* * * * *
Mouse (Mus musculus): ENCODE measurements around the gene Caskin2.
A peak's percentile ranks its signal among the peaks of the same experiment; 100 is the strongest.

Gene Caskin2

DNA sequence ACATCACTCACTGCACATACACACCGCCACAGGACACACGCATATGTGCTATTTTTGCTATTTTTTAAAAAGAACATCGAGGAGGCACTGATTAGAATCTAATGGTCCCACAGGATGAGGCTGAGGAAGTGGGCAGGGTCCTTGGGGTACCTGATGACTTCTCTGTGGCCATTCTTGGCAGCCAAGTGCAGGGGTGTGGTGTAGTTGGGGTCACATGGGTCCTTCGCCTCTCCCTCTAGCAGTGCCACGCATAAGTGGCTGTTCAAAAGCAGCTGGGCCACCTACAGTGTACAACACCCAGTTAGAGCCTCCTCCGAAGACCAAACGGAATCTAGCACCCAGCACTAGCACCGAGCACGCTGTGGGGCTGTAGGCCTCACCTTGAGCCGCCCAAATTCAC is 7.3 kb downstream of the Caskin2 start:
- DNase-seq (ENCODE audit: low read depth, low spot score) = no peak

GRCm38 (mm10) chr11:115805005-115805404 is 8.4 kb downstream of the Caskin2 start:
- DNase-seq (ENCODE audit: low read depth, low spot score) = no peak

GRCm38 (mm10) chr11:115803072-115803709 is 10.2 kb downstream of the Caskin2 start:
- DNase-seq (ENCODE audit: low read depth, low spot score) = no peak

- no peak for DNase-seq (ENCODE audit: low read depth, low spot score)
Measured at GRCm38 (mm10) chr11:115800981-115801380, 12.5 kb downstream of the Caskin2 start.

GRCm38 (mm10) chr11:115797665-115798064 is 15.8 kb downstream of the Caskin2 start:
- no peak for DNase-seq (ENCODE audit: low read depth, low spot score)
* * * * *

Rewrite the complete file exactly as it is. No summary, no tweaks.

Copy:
Mouse (Mus musculus): ENCODE measurements around the gene Caskin2.
A peak's percentile ranks its signal among the peaks of the same experiment; 100 is the strongest.

Gene Caskin2

DNA sequence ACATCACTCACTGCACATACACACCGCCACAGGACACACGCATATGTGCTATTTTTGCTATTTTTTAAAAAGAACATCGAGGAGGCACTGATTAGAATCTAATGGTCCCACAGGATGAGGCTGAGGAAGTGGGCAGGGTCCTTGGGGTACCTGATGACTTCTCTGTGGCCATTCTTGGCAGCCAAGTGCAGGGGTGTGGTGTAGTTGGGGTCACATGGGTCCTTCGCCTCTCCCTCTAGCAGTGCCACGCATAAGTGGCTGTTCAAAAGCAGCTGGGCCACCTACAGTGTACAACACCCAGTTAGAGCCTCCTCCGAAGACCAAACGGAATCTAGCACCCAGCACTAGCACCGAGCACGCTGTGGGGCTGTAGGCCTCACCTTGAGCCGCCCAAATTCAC is 7.3 kb downstream of the Caskin2 start:
- DNase-seq (ENCODE audit: low read depth, low spot score) = no peak

GRCm38 (mm10) chr11:115805005-115805404 is 8.4 kb downstream of the Caskin2 start:
- DNase-seq (ENCODE audit: low read depth, low spot score) = no peak

GRCm38 (mm10) chr11:115803072-115803709 is 10.2 kb downstream of the Caskin2 start:
- DNase-seq (ENCODE audit: low read depth, low spot score) = no peak

- no peak for DNase-seq (ENCODE audit: low read depth, low spot score)
Measured at GRCm38 (mm10) chr11:115800981-115801380, 12.5 kb downstream of the Caskin2 start.

GRCm38 (mm10) chr11:115797665-115798064 is 15.8 kb downstream of the Caskin2 start:
- no peak for DNase-seq (ENCODE audit: low read depth, low spot score)